With the ever-increasing customer expectations on shipment visibility, more and more shippers are using multi-sensor tracking devices to monitor different attributes of their shipments in the entire cross-border logistics movement, including temperature, humidity, location or shock. There are a lot of challenges faced in the customs clearance of these electronic tracking devices when moving across different countries; oftentimes, the customs procedures and requirements for these tracking devices are very complicated that causing unnecessary delays and damages to the shipments.
A research project1 was carried out by the postgraduate students of TLI-AP (The Logistics Institute, Asia Pacific) in NUS (National University of Singapore) and supported by GEODIS to investigate the existing regulatory requirements on cargoes crossing border with electronic tracking devices. In this project, the research students focused on a few countries in Asia Pacific region to understand the current regulations on importing and exporting of cargo tracking devices. In addition, surveys also sent out to a few suppliers of tracking devices as well as end-users (both logistics companies and customers) to understand more about the existing challenges of shipment tracking in international shipping.
(1) There is no universal regulatory procedure or guideline established in the handling of tracking devices in international shipping.
(2) When a logistics service provider wants to ship cargo with electronic tracking devices, customs declaration for the tracking devices is a challenge – as the tracking device is an add-on service to enhance the shipment visibility during transportation. If the additional customs requirement incurs costly customs processing charges and complicated procedures, this would greatly impact the business viability of such value-added service.
The research team has proposed a few recommendations in order to mitigate the existing challenges in using electronic tracking device for cross-border shipping:
International governing bodies such as WCO (World Customs Organization) or WTO (World Trade Organization) to issue clear guidelines on how to handle electronic tracking device used in international shipping. This is similar to the guidelines issued by WCO under “Customs Convention on Containers, 1972” (Container Convention) includes provision on the temporary admission of containers without the need for customs declaration. Likewise, WCO also published a set of guidelines in May 2021 on how to handle envirotainers for international vaccine transportation, these guidelines help to remove any un-necessary customs delay at the border.
Similar approach on issuing a universal operating guideline for electronic tracking device in cross-border shipping can also be accomplished via bilateral or regional FTA (Free Trade Agreement) such as RCEP (Regional Comprehensive Economic Partnership) or CPTPP (Comprehensive and Progressive Agreement for Trans-Pacific Partnership). Governments from multiple countries come together to establish simplified customs procedures for cross-border shipment tracking will greatly enhance the efficiency of supply chain flow for specialized products.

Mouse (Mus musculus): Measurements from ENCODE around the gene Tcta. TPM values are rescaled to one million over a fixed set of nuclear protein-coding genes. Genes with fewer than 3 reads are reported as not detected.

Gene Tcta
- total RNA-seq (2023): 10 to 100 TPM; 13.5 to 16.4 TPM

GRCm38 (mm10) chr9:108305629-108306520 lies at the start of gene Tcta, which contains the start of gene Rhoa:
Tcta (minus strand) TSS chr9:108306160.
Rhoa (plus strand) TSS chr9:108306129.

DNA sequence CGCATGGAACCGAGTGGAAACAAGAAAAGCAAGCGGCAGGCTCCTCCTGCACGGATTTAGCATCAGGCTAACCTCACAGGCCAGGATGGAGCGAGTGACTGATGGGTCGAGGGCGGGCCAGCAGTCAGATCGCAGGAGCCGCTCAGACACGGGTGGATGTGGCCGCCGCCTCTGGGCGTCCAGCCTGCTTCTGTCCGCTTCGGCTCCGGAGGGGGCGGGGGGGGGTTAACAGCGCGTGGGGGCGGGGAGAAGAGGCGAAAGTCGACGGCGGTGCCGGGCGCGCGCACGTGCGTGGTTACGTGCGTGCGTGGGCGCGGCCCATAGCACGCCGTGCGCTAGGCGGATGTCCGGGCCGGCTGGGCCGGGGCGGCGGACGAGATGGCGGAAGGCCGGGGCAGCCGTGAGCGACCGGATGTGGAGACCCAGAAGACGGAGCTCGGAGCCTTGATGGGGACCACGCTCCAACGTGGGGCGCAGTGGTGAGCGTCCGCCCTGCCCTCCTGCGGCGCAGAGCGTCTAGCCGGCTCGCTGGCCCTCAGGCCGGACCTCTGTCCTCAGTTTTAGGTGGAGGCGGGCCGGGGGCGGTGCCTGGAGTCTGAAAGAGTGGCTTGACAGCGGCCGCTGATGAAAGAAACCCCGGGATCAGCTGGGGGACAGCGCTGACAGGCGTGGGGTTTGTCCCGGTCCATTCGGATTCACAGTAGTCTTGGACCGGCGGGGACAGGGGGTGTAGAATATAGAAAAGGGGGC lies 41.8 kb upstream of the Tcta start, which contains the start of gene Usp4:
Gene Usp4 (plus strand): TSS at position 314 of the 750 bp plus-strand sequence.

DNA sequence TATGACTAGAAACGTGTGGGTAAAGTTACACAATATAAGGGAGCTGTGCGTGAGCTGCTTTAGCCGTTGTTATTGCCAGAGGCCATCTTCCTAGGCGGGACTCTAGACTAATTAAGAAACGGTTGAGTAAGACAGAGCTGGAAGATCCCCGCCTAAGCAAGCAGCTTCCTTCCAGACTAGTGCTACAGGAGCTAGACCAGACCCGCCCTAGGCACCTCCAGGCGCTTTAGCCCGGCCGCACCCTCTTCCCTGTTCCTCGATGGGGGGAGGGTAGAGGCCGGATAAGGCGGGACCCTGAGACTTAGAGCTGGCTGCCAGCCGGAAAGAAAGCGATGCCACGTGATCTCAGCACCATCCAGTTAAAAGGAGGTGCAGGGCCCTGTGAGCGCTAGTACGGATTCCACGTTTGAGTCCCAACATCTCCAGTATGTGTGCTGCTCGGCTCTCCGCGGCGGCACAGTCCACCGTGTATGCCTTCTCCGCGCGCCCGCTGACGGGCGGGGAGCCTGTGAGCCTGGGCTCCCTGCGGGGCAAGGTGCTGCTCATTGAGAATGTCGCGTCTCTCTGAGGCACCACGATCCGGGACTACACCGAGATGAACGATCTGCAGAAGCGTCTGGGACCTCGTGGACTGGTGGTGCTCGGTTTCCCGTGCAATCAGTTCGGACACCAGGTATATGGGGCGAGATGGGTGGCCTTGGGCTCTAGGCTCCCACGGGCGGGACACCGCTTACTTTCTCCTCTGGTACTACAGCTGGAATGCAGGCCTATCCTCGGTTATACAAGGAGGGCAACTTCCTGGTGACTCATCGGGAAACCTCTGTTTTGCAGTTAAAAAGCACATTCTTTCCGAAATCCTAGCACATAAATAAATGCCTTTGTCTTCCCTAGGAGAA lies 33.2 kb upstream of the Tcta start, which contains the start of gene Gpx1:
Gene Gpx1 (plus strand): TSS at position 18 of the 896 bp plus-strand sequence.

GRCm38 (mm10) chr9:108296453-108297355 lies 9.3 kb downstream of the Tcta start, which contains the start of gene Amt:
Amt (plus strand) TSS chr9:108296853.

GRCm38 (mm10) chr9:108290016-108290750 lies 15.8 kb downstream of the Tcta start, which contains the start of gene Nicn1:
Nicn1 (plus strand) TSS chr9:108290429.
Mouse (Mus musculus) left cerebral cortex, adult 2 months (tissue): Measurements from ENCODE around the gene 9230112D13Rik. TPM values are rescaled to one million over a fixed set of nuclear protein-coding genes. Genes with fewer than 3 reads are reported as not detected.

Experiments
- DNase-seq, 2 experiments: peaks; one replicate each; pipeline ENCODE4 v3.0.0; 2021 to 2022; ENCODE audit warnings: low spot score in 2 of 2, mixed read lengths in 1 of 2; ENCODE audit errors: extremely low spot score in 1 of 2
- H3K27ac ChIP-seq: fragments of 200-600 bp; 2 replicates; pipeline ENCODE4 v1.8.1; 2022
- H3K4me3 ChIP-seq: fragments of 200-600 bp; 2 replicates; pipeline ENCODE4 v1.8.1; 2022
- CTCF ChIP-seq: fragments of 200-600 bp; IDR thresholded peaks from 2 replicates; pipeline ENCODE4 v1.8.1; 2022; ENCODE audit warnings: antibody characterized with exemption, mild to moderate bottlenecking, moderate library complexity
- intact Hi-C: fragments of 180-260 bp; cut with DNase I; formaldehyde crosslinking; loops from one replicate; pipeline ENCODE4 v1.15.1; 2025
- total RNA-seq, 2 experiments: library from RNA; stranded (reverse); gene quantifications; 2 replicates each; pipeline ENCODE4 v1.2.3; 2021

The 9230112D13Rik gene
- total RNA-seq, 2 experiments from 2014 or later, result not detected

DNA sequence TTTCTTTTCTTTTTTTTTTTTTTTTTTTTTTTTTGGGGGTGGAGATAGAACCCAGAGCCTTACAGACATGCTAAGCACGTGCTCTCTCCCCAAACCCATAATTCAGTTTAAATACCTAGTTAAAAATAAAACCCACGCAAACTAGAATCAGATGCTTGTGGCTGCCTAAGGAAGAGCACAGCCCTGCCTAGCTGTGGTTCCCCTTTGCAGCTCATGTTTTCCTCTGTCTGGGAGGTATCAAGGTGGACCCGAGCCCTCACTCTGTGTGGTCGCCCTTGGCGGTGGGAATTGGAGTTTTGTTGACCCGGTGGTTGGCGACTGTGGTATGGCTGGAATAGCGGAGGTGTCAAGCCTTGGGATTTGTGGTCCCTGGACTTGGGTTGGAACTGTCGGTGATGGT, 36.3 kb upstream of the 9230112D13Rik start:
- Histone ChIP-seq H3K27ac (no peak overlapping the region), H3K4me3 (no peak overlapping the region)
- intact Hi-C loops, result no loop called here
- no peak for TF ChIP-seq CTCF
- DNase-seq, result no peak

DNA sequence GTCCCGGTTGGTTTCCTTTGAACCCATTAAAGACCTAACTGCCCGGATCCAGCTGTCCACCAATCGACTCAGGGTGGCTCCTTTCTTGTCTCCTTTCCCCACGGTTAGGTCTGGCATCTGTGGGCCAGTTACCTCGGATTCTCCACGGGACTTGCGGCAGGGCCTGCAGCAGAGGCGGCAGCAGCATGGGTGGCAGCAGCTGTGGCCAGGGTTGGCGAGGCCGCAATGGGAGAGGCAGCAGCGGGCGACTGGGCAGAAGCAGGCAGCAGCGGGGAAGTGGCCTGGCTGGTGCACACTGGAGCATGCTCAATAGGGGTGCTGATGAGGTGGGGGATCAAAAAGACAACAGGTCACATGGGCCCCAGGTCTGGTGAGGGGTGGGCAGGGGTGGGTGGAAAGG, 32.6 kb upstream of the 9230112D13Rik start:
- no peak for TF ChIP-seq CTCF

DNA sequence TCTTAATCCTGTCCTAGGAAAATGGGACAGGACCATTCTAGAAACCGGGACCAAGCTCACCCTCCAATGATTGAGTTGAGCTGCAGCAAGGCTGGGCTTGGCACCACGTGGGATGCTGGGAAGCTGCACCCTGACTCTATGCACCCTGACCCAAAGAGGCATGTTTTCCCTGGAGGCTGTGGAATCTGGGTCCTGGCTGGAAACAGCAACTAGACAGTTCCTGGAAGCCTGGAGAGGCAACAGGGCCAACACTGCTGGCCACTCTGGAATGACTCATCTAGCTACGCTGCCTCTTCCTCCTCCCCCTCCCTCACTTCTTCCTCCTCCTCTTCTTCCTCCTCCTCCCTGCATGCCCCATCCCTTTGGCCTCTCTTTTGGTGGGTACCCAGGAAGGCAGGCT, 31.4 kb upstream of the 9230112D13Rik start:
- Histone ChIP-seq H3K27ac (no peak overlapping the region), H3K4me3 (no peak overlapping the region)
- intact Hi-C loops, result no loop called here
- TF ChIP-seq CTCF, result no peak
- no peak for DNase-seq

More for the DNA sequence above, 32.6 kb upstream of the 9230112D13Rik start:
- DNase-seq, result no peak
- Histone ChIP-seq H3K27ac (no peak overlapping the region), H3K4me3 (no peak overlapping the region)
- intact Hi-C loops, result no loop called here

ATA Carnet is an international customs document that permits the tax-free and duty-free temporary export and import of goods for up to six to twelve months. Established by the International ATA Convention and controlled both by the World Customs Organization (WCO) and International Chamber of Commerce (ICC), ATA Carnet could be used to simplify international shipping with electronic tracking device. However, ATA Carnet may still encounter similar issues in import and export of the sensor when:
One practical and effective recommendation to mitigate the current situation of using tracking device in cross-border shipping is to apply for Advance Customs Ruling before cargo is shipped. Customs administrations in many countries provide advance ruling services to the traders offering binding decisions by the authority on specific particulars in relation to the intended importation or exportation of goods.
Under GEODIS global trade advisory service offering, we support our customers by presenting all the relevant details and supporting documents to local Customs department during advance ruling application. Customs dept. could provide a firm and official directive on how the electronic tracking device to be handled during importation with the cargo, as well as how to handle the recycling of the device upon exportation. For all multinational companies operating in different continents, it is absolutely useful to have clarity in customs requirements and procedures before cargo being shipped so as to avoid shipment get stuck at the customs due to clearance issues of tracking sensor, as well as to ensure full regulatory compliance for their customs reporting.
Due to the growing demand on the use of electronic tracking sensor in shipping over the last few years, complicated and additional customs procedures will result in some traders and logistics providers ignoring the regulatory requirements with no declaration and exposing themselves to potential customs violations. As the world’s leading customs brokerage service provider, GEODIS provides a full range of professional customs & trade compliance solutions to all our clients globally. We have more than 900 professional trade experts worldwide to support our customers in researching customs and trade regulations as well as providing effective solutions to ensure efficient cargo shipping and full customs compliance at all times.
Feel free to contact us if your company need any support at: [email protected].
1. Koh, W. L; Liu, Z. Y. and Lu, Yi. C. (2021) “Challenges in Customs Clearance for Cross-border Shipping with Multi-sensor Tracking Devices”, Master Thesis, National University of Singapore.